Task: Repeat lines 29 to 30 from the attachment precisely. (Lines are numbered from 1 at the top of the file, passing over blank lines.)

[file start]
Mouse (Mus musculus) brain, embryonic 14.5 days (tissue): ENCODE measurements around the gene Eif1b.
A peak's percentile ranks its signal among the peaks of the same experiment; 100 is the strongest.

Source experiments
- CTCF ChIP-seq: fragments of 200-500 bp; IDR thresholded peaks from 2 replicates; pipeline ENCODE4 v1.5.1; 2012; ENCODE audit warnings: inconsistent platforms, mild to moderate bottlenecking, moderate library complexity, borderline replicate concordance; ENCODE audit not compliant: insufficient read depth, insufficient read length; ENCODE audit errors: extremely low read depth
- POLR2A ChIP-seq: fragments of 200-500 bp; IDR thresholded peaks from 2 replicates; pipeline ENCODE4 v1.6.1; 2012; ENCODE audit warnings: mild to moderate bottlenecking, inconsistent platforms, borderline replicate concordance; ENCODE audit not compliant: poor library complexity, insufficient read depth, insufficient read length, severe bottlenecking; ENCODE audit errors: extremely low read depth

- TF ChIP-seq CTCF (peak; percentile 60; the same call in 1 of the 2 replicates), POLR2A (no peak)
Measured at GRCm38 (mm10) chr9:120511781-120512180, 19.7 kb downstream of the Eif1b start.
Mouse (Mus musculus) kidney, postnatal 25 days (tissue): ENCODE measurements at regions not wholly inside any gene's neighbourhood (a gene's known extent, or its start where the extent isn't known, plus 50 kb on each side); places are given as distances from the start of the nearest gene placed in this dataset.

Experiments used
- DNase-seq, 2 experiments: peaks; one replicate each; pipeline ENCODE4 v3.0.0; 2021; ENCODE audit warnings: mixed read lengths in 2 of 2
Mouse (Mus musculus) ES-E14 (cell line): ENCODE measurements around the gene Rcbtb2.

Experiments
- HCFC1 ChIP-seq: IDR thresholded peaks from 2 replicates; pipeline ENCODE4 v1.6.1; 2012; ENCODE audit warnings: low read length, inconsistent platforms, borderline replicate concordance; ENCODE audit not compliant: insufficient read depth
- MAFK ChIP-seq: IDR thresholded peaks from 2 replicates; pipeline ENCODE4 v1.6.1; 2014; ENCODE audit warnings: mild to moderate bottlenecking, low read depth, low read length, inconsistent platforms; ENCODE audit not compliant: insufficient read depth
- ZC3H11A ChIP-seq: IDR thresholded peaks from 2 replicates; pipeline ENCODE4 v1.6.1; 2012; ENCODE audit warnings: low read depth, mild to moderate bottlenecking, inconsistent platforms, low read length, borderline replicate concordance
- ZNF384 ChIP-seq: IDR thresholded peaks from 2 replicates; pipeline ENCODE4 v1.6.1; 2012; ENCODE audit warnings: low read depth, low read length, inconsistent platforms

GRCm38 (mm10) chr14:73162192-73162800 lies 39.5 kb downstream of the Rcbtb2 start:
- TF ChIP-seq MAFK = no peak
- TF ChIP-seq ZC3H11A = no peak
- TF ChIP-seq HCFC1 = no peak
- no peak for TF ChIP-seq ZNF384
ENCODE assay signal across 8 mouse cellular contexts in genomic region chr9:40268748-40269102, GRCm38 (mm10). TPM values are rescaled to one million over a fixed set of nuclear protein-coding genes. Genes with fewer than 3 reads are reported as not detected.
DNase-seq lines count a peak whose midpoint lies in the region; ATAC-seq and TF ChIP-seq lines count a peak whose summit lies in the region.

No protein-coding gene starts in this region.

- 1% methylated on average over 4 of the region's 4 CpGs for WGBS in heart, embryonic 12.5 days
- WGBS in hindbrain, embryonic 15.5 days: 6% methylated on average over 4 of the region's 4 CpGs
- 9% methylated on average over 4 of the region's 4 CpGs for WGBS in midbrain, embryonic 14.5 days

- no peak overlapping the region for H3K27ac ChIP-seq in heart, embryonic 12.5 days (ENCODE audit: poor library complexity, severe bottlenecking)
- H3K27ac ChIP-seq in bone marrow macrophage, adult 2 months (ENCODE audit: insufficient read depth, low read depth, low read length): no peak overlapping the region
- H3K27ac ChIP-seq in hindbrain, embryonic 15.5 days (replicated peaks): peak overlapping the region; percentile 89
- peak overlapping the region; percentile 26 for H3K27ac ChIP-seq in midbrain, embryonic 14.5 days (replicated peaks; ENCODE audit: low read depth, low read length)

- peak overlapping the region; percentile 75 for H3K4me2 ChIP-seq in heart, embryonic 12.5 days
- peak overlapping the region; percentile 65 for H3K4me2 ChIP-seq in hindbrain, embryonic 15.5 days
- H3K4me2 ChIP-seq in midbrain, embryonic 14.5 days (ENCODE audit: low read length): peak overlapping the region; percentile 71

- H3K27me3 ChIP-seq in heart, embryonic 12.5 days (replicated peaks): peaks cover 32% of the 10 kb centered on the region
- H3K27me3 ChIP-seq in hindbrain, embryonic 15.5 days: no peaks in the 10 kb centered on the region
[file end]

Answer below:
- H3K27ac ChIP-seq in bone marrow macrophage, adult 2 months (ENCODE audit: insufficient read depth, low read depth, low read length): no peak overlapping the region
- H3K27ac ChIP-seq in hindbrain, embryonic 15.5 days (replicated peaks): peak overlapping the region; percentile 89